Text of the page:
Last but not least, you can always wavedash back against both of these moves. Not a bad tactic at all, but you can’t be predictable with it or else Fox will just jump deeper, and now you’re wavedashing. That’s kind of… a bad thing, especially considering you won’t be able to CC. You can avoid this by opting towards “I’m going to stay out of range of punish” when you wavedash as opposed to “I’m going to make sure I’m in range to punish every time.”
The next major approach you have to deal with is grab approaches. Against a good fox, this is hard to see due to Fox’s speed, which leads to his large grab RANGE (as opposed to marth who has a large grab reach, You’ll probably understand the difference between the two by the end of this, don’t worry.) But anyway, you pretty much just have to do the generic grab avoiders and just, don’t get grabbed. I’ll let you guys in on a secret that is not known at all yet, punish grabs with capes. It’s funny that I don’t have any vids of this yet but trust me, you’ll love the rewards for it. The tried and true stuff, such as retreating fairs, sh dairs and b.airs, etc etc, they all work too. DD n.air, all the usual tools, you just have to be ready for it. The turnaround for a Fox grab is pretty quick.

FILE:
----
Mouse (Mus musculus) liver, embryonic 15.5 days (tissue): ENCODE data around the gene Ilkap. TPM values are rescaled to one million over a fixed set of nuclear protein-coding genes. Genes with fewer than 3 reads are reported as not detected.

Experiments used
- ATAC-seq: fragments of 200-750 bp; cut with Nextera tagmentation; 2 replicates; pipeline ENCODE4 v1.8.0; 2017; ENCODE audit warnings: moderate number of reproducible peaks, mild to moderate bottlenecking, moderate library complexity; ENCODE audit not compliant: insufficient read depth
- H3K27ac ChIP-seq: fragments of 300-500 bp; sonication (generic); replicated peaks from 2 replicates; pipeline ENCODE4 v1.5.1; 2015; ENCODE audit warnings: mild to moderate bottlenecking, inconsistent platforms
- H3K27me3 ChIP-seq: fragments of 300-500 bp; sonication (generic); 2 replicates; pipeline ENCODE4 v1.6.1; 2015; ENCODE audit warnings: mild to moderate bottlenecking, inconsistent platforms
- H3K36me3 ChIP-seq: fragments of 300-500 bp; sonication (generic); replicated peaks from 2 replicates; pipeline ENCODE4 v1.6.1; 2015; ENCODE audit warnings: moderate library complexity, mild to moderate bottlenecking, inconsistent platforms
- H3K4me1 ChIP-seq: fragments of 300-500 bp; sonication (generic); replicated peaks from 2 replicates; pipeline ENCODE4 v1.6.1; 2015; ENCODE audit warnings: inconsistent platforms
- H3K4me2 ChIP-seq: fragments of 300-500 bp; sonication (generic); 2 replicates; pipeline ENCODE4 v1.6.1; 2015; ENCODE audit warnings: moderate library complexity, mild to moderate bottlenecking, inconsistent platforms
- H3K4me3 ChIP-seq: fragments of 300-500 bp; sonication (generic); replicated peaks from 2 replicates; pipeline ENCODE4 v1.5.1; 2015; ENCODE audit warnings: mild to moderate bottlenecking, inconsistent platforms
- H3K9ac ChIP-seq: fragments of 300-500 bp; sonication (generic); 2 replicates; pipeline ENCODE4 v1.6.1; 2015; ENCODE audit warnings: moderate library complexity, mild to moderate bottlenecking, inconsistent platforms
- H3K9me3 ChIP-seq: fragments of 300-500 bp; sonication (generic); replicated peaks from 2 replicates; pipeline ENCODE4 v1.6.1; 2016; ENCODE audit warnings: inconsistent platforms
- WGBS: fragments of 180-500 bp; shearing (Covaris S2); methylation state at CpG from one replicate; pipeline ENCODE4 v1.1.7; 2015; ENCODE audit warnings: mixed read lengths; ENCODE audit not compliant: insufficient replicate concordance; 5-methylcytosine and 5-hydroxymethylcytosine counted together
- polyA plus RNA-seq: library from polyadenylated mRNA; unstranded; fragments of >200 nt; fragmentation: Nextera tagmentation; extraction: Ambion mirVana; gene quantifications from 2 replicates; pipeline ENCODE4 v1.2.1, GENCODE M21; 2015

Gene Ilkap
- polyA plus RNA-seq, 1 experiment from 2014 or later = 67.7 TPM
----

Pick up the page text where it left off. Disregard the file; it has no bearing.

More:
The last thing you have to worry about is the shine approach. You don’t want this to happen. Because this can lead to all sorts of immediate mixups. You have to stop this by throwing out tilts, smashes, jabs, JUST DO STUFF SO HE CANT RUN IN. Easier said than done, yes, but that’s what it takes to stop shine approaching. This is what’s hot in the current meta and it’s a beast to deal with if you come across somebody who can press buttons. If you think he’s going to run in and do this, you can do “stop run in” stuff. Again, remember he has short range (and shine has dumb short range), but he can fake the living s*** out of you if you over commit or you’re just, scared.
Ok, the next thing to deal with is fox pressure. Fox pressure is, without a better word to describe it, stupid. I mean, he has a 1 frame attack with low recover that he gains all sorts of perks and options from, not to mention he can just flat out attack from it (and continue pressure). Again, this goes back into the respect thing. You have to respect Fox’s ability to do just about whatever he d*** well pleases. With that being said, aside from a shine, the main pressure tool you have to look for is a jab. When you see either one of these, you have to take a stab in the dark as to what’s not going to get you wrecked. Literally. You can’t just roll every time, you’ll die. You can’t jump out every time, you’ll die. You can’t spotdodge every time, you’ll die. This becomes one aspect of mixup people don’t understand, mixing up your defense. You can look at this as one of 2 ways, making him guess what you’re going to do, trying to guess what he’s going to do and how to stop it. They’re both one in the same, but take the ideology and thought process however you want.